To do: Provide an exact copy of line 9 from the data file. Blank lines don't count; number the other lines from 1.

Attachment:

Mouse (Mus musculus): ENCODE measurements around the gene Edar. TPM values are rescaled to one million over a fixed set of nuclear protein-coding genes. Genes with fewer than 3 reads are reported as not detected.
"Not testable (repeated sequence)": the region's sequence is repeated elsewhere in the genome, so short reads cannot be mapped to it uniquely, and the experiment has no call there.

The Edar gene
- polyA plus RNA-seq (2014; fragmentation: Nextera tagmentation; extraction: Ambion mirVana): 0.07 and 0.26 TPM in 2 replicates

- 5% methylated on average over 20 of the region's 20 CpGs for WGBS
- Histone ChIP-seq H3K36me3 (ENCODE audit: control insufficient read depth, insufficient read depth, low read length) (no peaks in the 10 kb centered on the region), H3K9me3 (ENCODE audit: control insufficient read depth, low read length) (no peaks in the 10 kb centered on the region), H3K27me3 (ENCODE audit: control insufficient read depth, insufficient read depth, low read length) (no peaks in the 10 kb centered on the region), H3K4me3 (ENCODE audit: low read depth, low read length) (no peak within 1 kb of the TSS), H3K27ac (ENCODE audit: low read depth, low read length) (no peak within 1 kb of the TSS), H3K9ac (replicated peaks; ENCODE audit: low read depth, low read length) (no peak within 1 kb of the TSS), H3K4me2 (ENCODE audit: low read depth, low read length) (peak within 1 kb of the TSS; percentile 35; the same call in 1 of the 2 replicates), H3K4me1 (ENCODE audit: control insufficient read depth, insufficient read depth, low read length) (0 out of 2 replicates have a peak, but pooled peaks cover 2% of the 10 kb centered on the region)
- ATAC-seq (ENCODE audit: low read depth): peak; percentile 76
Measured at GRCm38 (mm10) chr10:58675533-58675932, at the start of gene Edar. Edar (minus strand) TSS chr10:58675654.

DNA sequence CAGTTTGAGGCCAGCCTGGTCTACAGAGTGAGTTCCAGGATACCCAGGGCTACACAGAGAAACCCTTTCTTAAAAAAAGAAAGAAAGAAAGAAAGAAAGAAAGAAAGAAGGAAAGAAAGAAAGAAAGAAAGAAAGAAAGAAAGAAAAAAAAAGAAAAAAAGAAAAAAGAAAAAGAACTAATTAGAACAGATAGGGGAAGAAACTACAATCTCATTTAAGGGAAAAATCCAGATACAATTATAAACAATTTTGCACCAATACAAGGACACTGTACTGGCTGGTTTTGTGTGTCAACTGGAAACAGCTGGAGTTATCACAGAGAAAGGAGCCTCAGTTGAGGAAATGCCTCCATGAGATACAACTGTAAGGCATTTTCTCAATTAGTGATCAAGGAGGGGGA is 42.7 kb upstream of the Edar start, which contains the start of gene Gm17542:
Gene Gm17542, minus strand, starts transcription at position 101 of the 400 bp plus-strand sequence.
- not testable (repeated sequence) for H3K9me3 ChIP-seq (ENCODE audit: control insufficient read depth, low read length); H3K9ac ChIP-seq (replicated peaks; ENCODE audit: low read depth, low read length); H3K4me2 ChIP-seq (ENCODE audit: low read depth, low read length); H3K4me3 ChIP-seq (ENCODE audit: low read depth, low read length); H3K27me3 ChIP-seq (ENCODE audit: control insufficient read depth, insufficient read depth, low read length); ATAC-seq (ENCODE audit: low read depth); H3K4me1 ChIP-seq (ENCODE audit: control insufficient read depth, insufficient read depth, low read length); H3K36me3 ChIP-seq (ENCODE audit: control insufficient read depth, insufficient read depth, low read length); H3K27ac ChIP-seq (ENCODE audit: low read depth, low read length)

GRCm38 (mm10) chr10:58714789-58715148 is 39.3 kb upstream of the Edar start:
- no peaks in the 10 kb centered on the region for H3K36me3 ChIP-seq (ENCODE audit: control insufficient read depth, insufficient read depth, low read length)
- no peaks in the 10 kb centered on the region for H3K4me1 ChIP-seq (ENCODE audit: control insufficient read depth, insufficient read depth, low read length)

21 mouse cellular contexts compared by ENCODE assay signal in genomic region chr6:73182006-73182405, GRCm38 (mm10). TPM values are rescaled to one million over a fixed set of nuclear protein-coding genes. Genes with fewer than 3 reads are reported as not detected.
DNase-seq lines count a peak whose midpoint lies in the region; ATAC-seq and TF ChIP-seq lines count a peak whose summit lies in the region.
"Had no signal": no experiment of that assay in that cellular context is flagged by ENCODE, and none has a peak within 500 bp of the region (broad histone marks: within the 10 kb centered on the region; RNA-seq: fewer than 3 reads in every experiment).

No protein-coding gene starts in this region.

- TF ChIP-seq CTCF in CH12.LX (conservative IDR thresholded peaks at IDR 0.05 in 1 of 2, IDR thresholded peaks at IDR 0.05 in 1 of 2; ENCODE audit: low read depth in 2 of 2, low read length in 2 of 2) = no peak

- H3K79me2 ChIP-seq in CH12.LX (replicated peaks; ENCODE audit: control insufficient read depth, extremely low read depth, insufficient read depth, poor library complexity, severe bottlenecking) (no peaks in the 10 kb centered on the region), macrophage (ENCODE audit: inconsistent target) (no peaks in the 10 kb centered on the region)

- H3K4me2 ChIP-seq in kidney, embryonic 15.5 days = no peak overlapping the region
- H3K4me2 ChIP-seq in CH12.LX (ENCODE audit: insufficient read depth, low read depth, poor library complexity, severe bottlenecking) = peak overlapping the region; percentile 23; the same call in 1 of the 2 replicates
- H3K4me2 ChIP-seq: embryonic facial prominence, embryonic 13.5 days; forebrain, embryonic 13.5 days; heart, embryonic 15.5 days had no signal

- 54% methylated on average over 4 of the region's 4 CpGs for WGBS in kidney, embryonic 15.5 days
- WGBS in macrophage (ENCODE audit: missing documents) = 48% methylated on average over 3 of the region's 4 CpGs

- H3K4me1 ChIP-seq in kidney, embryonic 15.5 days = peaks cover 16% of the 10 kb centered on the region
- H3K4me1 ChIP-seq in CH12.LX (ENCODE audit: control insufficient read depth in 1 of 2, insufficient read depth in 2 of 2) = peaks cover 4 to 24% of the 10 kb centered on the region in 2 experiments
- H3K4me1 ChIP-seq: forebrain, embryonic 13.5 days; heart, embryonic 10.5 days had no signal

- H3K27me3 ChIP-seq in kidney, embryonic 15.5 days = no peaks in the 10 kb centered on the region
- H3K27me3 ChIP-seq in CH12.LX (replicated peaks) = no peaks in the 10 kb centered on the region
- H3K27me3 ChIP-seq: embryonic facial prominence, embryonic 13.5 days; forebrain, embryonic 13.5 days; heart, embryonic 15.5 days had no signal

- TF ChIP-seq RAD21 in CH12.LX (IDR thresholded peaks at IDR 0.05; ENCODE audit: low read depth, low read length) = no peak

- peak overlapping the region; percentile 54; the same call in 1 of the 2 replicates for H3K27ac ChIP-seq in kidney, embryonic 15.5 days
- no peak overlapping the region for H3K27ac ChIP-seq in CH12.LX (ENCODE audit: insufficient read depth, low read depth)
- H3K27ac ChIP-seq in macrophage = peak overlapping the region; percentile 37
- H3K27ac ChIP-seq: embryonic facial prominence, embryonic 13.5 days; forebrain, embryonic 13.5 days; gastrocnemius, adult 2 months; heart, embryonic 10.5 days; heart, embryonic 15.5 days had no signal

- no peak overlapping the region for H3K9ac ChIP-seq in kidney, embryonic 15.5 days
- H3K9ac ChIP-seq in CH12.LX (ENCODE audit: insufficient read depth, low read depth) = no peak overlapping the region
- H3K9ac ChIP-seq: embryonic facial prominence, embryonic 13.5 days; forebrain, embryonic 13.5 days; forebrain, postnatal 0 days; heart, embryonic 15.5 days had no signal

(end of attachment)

DNA sequence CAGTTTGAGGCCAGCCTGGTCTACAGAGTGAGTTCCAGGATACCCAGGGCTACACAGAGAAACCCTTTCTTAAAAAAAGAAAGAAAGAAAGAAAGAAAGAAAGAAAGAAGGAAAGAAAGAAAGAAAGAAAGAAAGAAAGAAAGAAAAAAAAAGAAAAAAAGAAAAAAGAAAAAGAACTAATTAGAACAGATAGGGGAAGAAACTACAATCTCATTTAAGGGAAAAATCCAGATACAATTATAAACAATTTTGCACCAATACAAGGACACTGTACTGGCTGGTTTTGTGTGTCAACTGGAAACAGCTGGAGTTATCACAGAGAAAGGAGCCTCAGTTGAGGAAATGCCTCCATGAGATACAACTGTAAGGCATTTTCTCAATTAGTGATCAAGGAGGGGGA is 42.7 kb upstream of the Edar start, which contains the start of gene Gm17542: